Why Lauren Groff’s book ‘Fates and Furies’ is being called this year’s ‘Gone Girl’

Fates and Furies, Lauren Groff’s excellent novel that comes out today, doesn’t waste time. In the first chapter, we’re introduced to Mathilde and Lotto, 22- year-olds and recent college grads who have just eloped and snuck into roommate’s summer beach house to spend their honeymoon. Lotto is a tall, gregarious aspiring actor whose privileged upbringing shields him from real-life responsibilities like bills and booking flights; and he calls his mother “Muvva.” But. He can recite an entire Shakespeare play by heart. While Mathilde is his seemingly saintly wife —she’s beautiful, smart, and supports Lotto as his acting career wilts like a terrible flower. As far as Lotto knows, her past is a blank slate before she met him.

The two humans beautifully struggle in ’90s Manhattan, making ends meet by borrowing money from Lotto’s kid sister, and relying on hosting potlucks to eat. But then one night, everything changes. Lotto writes a script in the middle of the night, and it somehow sells for an exorbitant amount of money. Suddenly, Lotto is a famous playwright. Mathilde, his manager. Their relationship unravels and unravels and unravels, becomes darker and then lighter again, ugly and then beautiful — a glittering ebb and flow they’re unsure how to live with. Their lives are possibly propelled by magic —or something else entirely.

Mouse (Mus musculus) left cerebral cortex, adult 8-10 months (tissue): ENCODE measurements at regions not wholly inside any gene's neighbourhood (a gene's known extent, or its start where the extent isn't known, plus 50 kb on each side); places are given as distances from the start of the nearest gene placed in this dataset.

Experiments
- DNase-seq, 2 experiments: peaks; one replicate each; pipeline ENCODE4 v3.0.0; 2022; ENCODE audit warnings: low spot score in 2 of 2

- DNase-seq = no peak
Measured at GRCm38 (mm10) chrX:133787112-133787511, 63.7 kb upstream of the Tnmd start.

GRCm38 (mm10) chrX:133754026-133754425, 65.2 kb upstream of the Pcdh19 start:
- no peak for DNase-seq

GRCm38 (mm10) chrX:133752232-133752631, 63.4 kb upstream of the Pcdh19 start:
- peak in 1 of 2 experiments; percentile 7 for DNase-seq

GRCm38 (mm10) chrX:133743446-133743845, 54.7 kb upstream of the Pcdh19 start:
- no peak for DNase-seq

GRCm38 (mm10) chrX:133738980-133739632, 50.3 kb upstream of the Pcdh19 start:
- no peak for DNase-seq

Everything we know about Mathilde and Lotto starts making more sense by the time we reach the end of Part One. Creating two very different stories in Fates and Furies, the novel is split into two sections. “Fates” is largely told from Lotto’s perspective, while “Furies” takes on Mathilde’s side of the story. Lauren Groff’s point? To prove there’s always two sides to everything, especially relationships. For a union so perfectly melded, so propelled by energy and love and ambition, so deflective of jealousy, it sure has a lot of secrets.

Unlike Gillian Flynn’s Gone Girl, there’s no homicide or mind games in Fates and Furies. But like Gone Girl, Groff’s tale of two lovers isn’t what it seems. It’s twisted and neurotic and addictive. You will think you understand characters, that you’ve figured out what drives them. You will be wrong. The same scene will told by the two protagonists —and you’ll realize you’ve totally been fooled by perception and maybe an unreliable narrator. You’ll flip back and forth between “Fates” and “Furies” and reread the same scene told by two different people, and it will leave you in awe.

And “awe” is what best summarizes what you’ll feel after reading Fates and Furies. Its language, though sometimes over-the-top and melodramatic, is something you’ll want to soak up slowly. And Groff’s modernization of the Greek tragedy is what makes this double-sided portrait of marriage so achingly good and enchantingly complex. Before summer is officially over, you’ll want to take this novel and read it by an already chilled pool.

(Image via author)